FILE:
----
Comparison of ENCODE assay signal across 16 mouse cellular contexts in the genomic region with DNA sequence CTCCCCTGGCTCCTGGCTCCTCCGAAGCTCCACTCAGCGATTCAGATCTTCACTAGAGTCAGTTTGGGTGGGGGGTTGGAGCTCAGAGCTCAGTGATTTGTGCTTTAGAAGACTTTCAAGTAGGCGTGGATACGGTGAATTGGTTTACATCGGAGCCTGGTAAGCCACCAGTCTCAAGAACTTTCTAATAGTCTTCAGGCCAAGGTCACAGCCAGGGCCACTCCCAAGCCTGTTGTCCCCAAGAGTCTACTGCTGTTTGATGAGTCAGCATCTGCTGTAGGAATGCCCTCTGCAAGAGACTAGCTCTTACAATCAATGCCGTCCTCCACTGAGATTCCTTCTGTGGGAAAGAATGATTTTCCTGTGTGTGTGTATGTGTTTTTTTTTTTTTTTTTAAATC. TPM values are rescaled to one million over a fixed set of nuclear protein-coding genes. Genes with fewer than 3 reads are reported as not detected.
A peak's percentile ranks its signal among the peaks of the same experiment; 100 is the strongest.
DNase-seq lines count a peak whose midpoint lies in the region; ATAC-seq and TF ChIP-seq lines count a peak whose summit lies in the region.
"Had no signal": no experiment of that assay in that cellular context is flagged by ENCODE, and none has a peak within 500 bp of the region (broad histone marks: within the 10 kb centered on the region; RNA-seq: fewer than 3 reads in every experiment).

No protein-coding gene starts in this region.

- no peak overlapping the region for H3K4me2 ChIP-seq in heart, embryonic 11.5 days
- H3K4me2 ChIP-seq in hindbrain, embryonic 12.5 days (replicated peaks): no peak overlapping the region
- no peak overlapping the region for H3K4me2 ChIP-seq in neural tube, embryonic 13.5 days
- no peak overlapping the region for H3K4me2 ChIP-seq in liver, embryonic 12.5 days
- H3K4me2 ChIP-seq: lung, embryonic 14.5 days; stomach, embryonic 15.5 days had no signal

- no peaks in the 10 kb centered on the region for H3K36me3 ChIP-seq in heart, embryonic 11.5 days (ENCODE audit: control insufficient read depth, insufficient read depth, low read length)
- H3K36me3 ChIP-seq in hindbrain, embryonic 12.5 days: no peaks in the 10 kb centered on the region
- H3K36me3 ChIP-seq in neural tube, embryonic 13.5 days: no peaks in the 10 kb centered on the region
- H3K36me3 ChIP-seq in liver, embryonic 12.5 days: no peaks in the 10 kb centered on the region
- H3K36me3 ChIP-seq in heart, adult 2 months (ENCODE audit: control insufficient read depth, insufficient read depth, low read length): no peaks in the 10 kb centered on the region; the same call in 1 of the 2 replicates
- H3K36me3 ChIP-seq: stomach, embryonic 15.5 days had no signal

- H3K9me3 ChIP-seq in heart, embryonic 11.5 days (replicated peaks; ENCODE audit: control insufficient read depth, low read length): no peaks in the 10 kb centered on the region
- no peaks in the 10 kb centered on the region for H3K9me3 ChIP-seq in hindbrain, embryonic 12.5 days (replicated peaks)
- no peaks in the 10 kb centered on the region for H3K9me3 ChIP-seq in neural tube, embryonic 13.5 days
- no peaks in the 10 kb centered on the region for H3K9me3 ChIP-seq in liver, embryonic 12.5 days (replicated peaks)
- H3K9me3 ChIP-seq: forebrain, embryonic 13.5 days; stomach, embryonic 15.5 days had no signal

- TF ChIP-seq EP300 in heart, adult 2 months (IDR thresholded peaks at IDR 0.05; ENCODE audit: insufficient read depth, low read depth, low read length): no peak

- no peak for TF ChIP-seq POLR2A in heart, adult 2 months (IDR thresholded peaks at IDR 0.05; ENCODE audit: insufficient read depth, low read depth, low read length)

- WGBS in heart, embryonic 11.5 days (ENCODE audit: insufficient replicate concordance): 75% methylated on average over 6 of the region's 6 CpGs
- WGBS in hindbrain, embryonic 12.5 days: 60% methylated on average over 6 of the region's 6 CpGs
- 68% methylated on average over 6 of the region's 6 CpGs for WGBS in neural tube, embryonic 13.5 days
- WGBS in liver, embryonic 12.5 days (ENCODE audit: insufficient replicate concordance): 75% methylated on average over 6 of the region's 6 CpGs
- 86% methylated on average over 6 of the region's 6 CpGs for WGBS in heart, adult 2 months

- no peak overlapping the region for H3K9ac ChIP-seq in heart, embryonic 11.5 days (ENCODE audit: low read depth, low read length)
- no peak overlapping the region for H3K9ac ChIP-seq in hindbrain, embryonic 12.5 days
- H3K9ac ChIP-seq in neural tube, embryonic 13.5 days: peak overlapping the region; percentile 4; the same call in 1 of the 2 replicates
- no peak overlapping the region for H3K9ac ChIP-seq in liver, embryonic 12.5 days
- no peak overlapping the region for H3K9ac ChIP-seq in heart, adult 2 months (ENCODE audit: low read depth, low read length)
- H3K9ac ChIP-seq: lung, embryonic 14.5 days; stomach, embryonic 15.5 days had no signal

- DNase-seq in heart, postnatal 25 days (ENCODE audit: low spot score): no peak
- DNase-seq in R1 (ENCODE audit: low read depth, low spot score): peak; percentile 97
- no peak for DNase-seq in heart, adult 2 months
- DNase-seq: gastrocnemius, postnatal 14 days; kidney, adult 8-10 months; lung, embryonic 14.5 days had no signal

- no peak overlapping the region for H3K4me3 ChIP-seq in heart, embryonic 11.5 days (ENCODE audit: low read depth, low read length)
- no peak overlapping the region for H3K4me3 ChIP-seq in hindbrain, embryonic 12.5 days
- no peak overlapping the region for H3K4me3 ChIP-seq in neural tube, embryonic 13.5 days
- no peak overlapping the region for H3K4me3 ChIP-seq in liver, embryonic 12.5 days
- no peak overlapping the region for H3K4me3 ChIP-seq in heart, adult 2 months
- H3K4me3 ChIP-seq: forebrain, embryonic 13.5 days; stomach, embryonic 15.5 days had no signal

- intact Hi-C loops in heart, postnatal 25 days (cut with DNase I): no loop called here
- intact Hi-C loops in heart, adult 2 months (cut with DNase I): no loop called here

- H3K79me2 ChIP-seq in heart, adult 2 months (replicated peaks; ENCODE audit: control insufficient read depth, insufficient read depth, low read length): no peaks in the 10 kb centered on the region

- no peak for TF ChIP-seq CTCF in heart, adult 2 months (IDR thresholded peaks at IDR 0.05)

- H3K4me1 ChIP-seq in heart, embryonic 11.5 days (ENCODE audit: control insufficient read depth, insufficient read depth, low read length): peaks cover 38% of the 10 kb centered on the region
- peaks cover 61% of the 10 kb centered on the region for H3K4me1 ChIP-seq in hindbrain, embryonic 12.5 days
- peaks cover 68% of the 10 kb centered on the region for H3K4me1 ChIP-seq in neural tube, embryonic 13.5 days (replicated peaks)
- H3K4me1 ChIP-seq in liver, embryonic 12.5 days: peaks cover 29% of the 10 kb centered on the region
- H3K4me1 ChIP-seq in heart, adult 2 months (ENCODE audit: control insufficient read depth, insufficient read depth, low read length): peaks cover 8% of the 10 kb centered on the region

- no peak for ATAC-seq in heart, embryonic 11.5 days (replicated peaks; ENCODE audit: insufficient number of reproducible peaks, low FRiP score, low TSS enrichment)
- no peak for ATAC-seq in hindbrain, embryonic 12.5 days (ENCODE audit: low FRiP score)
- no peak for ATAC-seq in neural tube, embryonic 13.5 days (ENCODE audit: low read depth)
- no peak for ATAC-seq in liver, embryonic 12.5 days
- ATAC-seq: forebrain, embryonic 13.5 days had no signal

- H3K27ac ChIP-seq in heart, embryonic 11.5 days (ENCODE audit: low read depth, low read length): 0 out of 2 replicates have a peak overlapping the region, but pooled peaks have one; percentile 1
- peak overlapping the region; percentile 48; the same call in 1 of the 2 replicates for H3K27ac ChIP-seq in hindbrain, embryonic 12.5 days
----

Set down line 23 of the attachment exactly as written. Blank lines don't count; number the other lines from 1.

- no peak for TF ChIP-seq POLR2A in heart, adult 2 months (IDR thresholded peaks at IDR 0.05; ENCODE audit: insufficient read depth, low read depth, low read length)